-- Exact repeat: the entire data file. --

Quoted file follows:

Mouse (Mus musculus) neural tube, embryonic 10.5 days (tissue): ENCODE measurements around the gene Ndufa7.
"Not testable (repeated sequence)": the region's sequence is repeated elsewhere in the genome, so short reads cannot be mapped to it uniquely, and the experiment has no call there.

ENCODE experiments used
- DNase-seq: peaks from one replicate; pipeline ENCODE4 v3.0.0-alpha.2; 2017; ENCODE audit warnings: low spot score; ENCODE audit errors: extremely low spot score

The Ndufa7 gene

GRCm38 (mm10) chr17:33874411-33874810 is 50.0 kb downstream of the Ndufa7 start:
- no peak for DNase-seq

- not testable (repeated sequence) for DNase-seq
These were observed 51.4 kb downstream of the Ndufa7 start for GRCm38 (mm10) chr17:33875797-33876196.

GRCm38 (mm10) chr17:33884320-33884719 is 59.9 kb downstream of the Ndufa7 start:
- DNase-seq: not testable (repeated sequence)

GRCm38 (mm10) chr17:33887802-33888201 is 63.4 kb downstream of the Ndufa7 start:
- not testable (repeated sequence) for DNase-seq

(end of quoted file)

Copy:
Mouse (Mus musculus) neural tube, embryonic 10.5 days (tissue): ENCODE measurements around the gene Ndufa7.
"Not testable (repeated sequence)": the region's sequence is repeated elsewhere in the genome, so short reads cannot be mapped to it uniquely, and the experiment has no call there.

ENCODE experiments used
- DNase-seq: peaks from one replicate; pipeline ENCODE4 v3.0.0-alpha.2; 2017; ENCODE audit warnings: low spot score; ENCODE audit errors: extremely low spot score

The Ndufa7 gene

GRCm38 (mm10) chr17:33874411-33874810 is 50.0 kb downstream of the Ndufa7 start:
- no peak for DNase-seq

- not testable (repeated sequence) for DNase-seq
These were observed 51.4 kb downstream of the Ndufa7 start for GRCm38 (mm10) chr17:33875797-33876196.

GRCm38 (mm10) chr17:33884320-33884719 is 59.9 kb downstream of the Ndufa7 start:
- DNase-seq: not testable (repeated sequence)

GRCm38 (mm10) chr17:33887802-33888201 is 63.4 kb downstream of the Ndufa7 start:
- not testable (repeated sequence) for DNase-seq